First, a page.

TUESDAY, May 9, 2017 (HealthDay News) — Overall environmental quality is strongly associated with increased cancer risk, according to a study published online May 8 in Cancer.
Jyotsna Jagai, Ph.D., a research assistant professor in environmental and occupational health sciences at the University of Illinois at Chicago, and colleagues looked at cancer incidence in 2,687 urban, suburban and rural counties across the United States. The information was collected by the U.S. National Cancer Institute between 2006 and 2010. The researchers also reviewed information collected between 2000 and 2005 as part of a U.S. Environmental Quality Index (EQI) review.
The research team determined that counties saw an average of 451.03 cancer cases each year for every 100,000 residents. When cancer rates were considered with EQI assessments, the investigators found that cancer incidence went up significantly in counties with poorer overall environmental quality. Counties with the lowest EQI scores had 38.55 more cases of cancer per 100,000 residents each year, compared to the highest-scoring EQI counties. The risk of prostate cancer in men and breast cancer in women seemed most susceptible to bad environmental quality.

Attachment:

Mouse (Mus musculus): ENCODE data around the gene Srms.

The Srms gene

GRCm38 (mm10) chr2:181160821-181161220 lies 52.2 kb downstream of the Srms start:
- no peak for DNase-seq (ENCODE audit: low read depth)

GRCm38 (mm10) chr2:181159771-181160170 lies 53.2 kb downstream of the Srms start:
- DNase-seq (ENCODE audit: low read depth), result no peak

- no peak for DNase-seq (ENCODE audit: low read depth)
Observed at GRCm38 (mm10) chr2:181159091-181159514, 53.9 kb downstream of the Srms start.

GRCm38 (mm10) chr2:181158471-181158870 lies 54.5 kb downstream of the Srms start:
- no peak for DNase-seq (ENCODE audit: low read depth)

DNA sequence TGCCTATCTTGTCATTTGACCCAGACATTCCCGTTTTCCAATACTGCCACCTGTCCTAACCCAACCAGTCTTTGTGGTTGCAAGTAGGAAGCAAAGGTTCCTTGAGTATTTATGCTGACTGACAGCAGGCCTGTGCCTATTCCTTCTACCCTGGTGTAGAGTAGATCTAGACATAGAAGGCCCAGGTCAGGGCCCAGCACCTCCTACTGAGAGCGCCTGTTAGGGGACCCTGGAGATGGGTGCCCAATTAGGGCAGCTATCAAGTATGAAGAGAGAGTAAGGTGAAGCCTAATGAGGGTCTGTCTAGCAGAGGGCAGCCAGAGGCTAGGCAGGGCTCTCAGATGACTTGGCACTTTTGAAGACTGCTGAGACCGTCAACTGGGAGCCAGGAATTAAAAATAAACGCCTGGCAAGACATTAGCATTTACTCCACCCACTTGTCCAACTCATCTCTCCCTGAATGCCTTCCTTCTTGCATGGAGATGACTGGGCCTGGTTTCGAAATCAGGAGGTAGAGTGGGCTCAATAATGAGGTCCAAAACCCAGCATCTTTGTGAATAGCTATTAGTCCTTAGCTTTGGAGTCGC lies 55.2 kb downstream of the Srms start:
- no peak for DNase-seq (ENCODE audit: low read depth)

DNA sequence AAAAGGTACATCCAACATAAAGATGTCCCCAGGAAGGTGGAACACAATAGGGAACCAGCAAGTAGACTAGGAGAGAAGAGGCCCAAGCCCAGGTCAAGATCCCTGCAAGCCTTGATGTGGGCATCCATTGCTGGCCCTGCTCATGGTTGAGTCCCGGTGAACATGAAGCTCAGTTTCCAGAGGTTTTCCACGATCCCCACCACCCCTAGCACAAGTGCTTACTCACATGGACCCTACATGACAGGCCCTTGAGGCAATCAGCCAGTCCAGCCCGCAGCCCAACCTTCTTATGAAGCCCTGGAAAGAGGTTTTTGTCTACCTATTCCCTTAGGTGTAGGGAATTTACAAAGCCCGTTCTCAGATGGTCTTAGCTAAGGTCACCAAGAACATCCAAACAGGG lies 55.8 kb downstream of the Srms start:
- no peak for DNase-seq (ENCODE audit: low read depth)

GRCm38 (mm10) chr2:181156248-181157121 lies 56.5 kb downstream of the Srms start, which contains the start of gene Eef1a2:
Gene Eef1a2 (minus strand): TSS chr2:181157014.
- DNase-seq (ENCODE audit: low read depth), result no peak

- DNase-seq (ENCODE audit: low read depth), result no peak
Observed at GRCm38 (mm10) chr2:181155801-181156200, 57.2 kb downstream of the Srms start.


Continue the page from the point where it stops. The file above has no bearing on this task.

The team also found that residents living in more heavily urbanized communities appeared to be among the most vulnerable to the link between bad environment and greater cancer risk. “We did not consider regional differences,” Jagai told HealthDay. “However, we did consider differences based on ‘urbanicity.’ Overall environmental quality was strongly associated with cancer risk across all urban and suburban counties.” The bad environment/higher cancer risk association was also evident in sparsely populated rural areas, Jagai added, although to a lesser degree.
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